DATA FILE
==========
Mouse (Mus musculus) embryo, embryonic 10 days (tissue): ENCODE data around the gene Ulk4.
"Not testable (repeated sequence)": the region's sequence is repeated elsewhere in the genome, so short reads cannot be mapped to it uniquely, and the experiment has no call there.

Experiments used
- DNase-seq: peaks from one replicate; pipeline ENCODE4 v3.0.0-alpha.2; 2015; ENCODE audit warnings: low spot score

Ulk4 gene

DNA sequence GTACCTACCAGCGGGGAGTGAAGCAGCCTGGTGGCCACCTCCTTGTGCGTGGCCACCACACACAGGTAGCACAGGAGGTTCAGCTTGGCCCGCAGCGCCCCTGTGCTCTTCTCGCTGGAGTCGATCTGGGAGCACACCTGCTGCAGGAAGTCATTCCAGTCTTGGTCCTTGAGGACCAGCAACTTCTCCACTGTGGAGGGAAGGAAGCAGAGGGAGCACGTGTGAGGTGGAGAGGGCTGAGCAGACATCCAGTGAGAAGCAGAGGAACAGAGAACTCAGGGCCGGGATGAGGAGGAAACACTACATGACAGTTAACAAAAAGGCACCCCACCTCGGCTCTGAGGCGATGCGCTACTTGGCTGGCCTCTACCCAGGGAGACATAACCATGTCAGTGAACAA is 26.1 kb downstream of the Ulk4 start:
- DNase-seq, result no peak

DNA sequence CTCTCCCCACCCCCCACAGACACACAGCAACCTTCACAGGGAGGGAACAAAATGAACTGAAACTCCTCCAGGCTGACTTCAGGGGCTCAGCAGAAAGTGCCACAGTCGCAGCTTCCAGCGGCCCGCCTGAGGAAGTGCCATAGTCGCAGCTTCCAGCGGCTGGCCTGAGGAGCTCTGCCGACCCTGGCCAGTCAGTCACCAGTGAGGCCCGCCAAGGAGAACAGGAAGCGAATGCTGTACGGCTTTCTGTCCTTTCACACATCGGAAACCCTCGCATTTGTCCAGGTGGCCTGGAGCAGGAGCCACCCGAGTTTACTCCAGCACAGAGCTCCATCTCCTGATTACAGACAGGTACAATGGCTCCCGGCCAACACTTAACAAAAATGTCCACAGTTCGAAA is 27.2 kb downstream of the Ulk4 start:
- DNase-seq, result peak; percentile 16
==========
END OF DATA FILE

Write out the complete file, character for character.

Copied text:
Mouse (Mus musculus) embryo, embryonic 10 days (tissue): ENCODE data around the gene Ulk4.
"Not testable (repeated sequence)": the region's sequence is repeated elsewhere in the genome, so short reads cannot be mapped to it uniquely, and the experiment has no call there.

Experiments used
- DNase-seq: peaks from one replicate; pipeline ENCODE4 v3.0.0-alpha.2; 2015; ENCODE audit warnings: low spot score

Ulk4 gene

DNA sequence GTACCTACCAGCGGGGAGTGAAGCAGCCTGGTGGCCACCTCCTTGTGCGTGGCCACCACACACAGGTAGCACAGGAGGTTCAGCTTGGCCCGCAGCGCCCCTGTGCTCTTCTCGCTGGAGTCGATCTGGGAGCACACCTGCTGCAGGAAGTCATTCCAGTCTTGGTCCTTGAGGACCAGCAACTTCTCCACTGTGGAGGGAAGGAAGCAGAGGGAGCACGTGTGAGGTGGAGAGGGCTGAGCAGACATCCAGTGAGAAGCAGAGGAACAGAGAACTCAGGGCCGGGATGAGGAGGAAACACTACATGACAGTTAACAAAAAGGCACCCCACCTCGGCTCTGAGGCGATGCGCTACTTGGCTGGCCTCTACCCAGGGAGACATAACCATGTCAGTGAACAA is 26.1 kb downstream of the Ulk4 start:
- DNase-seq, result no peak

DNA sequence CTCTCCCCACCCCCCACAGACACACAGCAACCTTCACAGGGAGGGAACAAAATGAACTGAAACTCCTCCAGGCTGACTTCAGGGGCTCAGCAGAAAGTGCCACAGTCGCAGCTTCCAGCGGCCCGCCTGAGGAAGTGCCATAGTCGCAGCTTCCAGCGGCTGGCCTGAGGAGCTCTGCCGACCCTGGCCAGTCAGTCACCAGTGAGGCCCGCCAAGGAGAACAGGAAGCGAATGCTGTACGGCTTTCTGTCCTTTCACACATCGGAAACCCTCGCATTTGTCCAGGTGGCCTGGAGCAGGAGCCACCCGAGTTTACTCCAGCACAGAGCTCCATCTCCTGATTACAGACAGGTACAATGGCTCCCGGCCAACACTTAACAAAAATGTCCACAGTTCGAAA is 27.2 kb downstream of the Ulk4 start:
- DNase-seq, result peak; percentile 16